If you text and drive, you are a garbage person. That should be obvious and yet despite nearly universal acknowledgement of the dangers of texting and driving 26% of drivers still do it. Logi (the consumer-facing brand for Logitech) thinks the answer is not keeping smartphone out of cars, but finding a low-cost way to keep hands off of phones.
Its new idea is called ZeroTouch, which the company unveiled on Wednesday.
It delivers the “connected car for the other 90% of the world that doesn’t want to buy a new car,” Bracken P. Darrell, Logitech President and CEO told Mashable.
The concept is simple, a Bluetooth-enabled bracket that lets you mount your Android phone to the dashboard vent (you can also mount in on top of the dash) and interact with it though Logi’s new ZeroTouch app via voice or gesture (which uses the phone’s infrared camera — provided it has one).
The $59 device comes with two metal vent mounts (the dashboard-mounted version costs $79). With the software enabled and running in the background, it launches as soon as you place the phone in the ZeroTouch cradle.
The app will respond to a High Five gesture and you can use it to launch “Talk 2 Text,” a text-to-speech and speech to text feature. You can make calls and also share your location with another phone, which doesn’t need the ZeroTouch app to receive your location — it arrives as a web link via a Glympse integration.
Darrell told us they worked with the transportation experts to test and develop the device and the goal is that you don’t have to look at or touch the phone when driving.
The app also supports other third-party app integrations, including Spotify, WhatsApp, Facebook Messenger and Google Hangouts. The messaging apps support incoming calls, but won’t let you initiate a new one. “The goal is not for people to be texting more than before,” said Darrell.
For now, ZeroTouch is Android only. The iPhone handles background tasks differently, so Logi plans on creating an alternative for Apple’s platform. ZeroTouch is, for now, launching in the U.S. and Germany.
Even though it might be a while before ZeroTouch arrives state-side, I got a little hands-on time with the new device.
Since I’m in the city — actually on the 15th floor of an office building — I decided to set up the dash-mounted ZeroTouch on my desk and give it a test…er…drive.
While the vent-mounted ZeroTouch, which Logi also sent me, is fairly small — it could easily fit in the palm of my hand, the adjustable dash mount is considerably larger. It can attach to the dash or flip over and attach to your windshield. The base is a suction cup with a little bit of tackiness built in. There’s also also a built-in lever so you can pull the cup tight. Once I did this, it took considerable force to pull it off my desk and and my glass office door.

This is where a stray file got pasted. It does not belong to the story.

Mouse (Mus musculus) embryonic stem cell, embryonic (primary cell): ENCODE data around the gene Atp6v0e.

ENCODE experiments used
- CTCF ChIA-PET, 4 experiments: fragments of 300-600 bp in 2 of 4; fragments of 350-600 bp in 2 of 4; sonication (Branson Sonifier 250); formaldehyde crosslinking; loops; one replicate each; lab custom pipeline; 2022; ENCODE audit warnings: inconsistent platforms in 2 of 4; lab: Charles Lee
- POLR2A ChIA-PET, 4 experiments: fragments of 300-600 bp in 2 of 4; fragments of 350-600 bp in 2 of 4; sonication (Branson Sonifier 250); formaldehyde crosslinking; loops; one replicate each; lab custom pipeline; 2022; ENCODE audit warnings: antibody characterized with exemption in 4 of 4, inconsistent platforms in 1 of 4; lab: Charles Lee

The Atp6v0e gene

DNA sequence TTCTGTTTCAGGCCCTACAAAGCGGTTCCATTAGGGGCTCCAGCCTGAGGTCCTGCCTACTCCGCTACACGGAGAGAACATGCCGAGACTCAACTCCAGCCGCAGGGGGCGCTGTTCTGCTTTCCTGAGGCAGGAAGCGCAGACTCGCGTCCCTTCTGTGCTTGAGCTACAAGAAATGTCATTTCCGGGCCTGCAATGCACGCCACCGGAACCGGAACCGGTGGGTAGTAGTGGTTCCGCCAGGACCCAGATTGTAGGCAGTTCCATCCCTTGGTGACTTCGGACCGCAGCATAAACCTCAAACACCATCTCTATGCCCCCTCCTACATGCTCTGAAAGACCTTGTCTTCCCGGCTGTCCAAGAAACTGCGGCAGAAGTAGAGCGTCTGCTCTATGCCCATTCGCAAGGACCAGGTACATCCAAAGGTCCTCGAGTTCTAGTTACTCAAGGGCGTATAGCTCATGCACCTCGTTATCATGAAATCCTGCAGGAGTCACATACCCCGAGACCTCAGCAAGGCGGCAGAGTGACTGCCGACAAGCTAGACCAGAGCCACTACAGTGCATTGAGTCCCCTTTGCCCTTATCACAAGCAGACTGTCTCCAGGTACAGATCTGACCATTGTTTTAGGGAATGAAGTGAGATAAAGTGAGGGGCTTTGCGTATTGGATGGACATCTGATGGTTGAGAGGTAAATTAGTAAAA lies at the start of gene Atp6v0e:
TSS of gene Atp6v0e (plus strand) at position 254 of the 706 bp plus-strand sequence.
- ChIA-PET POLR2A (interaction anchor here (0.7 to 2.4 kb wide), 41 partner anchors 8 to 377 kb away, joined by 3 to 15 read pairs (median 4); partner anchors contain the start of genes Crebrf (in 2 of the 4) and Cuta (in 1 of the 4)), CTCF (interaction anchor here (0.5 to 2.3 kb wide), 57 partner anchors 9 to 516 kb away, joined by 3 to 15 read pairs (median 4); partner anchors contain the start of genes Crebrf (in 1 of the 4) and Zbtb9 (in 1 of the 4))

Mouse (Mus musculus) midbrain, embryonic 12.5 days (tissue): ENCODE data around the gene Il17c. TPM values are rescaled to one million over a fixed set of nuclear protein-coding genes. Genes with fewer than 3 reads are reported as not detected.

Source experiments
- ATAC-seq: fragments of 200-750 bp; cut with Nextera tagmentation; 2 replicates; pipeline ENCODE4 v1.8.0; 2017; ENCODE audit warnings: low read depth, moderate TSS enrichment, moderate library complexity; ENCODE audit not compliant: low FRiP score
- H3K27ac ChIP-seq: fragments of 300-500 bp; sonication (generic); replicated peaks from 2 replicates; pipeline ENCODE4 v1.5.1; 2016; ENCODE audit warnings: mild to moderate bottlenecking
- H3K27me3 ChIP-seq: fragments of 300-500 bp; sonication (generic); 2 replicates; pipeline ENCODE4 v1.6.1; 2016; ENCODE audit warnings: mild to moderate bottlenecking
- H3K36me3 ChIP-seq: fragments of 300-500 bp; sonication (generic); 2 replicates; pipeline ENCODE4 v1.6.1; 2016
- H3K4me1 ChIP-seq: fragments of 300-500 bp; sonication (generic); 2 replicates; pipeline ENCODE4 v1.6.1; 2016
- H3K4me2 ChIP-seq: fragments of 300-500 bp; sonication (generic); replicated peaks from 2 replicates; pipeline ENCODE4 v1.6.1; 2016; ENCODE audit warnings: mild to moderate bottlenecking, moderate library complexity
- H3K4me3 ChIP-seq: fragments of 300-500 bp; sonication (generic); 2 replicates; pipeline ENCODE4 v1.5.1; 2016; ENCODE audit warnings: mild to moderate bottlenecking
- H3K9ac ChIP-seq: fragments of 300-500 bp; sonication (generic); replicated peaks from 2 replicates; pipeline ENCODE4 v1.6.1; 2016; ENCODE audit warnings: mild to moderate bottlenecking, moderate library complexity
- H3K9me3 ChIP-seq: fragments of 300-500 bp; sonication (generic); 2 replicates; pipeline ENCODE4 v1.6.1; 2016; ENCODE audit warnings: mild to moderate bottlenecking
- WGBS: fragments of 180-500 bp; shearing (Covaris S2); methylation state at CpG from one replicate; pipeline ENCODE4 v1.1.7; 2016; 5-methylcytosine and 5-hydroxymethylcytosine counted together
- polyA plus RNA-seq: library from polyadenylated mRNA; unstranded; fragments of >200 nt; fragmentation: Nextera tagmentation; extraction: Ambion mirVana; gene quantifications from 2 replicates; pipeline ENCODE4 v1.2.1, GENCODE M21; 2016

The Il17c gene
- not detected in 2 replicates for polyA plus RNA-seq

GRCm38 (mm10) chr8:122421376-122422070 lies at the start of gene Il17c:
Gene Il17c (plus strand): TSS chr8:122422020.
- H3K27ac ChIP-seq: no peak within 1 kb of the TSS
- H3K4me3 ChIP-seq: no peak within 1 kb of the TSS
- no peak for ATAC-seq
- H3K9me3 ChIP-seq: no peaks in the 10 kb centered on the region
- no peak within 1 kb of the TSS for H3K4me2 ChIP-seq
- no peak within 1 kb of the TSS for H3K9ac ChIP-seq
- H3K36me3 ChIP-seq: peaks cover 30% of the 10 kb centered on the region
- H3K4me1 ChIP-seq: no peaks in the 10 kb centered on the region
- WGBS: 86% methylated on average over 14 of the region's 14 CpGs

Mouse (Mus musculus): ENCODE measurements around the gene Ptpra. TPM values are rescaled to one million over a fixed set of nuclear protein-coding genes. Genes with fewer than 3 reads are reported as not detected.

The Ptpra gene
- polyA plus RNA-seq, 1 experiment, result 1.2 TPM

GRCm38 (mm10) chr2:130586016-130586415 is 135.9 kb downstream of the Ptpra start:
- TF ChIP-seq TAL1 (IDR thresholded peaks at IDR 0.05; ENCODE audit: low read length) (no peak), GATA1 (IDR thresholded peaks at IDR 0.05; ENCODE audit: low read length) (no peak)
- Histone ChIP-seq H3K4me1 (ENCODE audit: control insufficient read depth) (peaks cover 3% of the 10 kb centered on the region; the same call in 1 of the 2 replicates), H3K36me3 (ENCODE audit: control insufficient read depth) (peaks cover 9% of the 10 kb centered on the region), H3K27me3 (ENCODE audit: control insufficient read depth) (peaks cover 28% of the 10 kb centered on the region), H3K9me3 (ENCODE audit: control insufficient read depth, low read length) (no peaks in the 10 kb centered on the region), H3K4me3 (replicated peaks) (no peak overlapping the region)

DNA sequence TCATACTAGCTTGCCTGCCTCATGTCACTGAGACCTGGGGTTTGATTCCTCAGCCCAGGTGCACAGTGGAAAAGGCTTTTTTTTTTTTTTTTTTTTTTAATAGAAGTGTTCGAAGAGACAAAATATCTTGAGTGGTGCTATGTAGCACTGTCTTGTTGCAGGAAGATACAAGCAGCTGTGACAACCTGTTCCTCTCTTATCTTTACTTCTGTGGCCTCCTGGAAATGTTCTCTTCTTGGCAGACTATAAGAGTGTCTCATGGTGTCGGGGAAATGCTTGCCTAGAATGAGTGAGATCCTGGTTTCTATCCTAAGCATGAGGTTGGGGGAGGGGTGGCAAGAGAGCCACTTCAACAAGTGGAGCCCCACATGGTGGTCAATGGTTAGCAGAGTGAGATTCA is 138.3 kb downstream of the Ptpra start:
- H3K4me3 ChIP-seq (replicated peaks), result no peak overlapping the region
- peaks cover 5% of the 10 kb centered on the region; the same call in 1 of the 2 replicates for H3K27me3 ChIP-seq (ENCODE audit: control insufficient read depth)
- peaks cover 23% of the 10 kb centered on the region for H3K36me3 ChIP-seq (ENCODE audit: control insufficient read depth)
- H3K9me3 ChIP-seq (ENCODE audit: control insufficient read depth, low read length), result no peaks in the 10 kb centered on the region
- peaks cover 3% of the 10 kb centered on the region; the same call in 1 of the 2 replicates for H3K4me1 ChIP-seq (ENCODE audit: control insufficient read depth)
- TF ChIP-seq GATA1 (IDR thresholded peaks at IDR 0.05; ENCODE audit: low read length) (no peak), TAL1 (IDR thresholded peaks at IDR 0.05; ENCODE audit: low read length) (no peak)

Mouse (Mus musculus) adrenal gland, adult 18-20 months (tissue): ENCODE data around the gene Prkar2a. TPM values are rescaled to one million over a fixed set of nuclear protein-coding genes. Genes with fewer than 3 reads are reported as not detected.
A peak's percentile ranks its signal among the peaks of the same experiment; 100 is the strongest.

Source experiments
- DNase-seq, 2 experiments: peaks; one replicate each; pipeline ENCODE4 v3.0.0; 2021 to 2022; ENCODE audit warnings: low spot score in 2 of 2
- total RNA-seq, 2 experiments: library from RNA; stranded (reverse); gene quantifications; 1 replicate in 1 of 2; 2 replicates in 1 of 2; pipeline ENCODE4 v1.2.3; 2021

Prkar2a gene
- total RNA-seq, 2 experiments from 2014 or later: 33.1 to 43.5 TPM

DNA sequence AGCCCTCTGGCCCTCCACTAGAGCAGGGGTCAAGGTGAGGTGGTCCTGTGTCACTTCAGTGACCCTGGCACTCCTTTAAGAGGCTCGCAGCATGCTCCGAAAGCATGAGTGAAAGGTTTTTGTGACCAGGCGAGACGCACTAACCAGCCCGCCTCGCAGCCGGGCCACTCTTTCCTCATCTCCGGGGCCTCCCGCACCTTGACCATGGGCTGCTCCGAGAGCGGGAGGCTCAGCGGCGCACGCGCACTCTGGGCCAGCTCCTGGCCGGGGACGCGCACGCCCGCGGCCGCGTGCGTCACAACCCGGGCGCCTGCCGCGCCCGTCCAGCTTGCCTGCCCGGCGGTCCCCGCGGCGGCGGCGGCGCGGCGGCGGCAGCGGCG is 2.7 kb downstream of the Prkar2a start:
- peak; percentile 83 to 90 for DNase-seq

The base is a battery-powered Bluetooth device and you have to pull out a plastic tab before you start using it. After that, you just have to choose one of the two included magnetic metal mounts and attach it to the back of your Android smartphone. I used a Samsung Galaxy S7. The company tells me the metal tab can be pried off if necessary — I kind of wish there was an easier and less potentially damaging way to do it.
The mount will snap into place on the top of the dash mount, which is also magnetized. Again, the hold here is strong, no concerns about your phone sliding around when you’re driving.
I installed the still-in-beta ZeroTouch app on the Samsung Galaxy S7 and then, as soon as I placed the phone on the dash mount, the app launched, paired with the phone and walked the through the setup. It was easy and mostly consisted of it training me how to properly wave at the phone to wake it and the ZeroTouch app up.
The next step was for me to simulate driving with the phone. ZeroTouch is not an always-listening device and app. Instead, I had to wave at the phone to wake it up. This took some practice. Sometimes I would hover my hand near the ear piece (the infrared sensors are right next to it) and nothing would happen. I usually got it on the second try.
When my gesture or wave worked, ZeroTouch would present me with a microphone, waiting for me to say one of its numerous command options. If I didn’t respond, it would say in an unsettling robotic voice, “Sorry, what did you want me to do again?” and display four options: Text, Call, Play, Navigate.
I made calls, sent texts and even shared my location. I was impressed with how well it understood all my commands. Once I had ZeroTouch’s attention, my interactions for, say, sending a text were all via voice. When I said who I wanted to send a text to, it would ask about the contents of the message and then read it back to me before sending.
I practiced gesturing without looking at the phone. but still caught myself glancing in its direction. Without a doubt, ZeroTouch is a potential improvement over any deeper engagement with your mobile device in the car and should be a boon for those who don’t have Bluetooth-ready vehicles, but I wonder if the high-five is truly the best way to wake it up.
I’m sure Logi (Logitech) will make some adjustments before bringing the product to iPhones.
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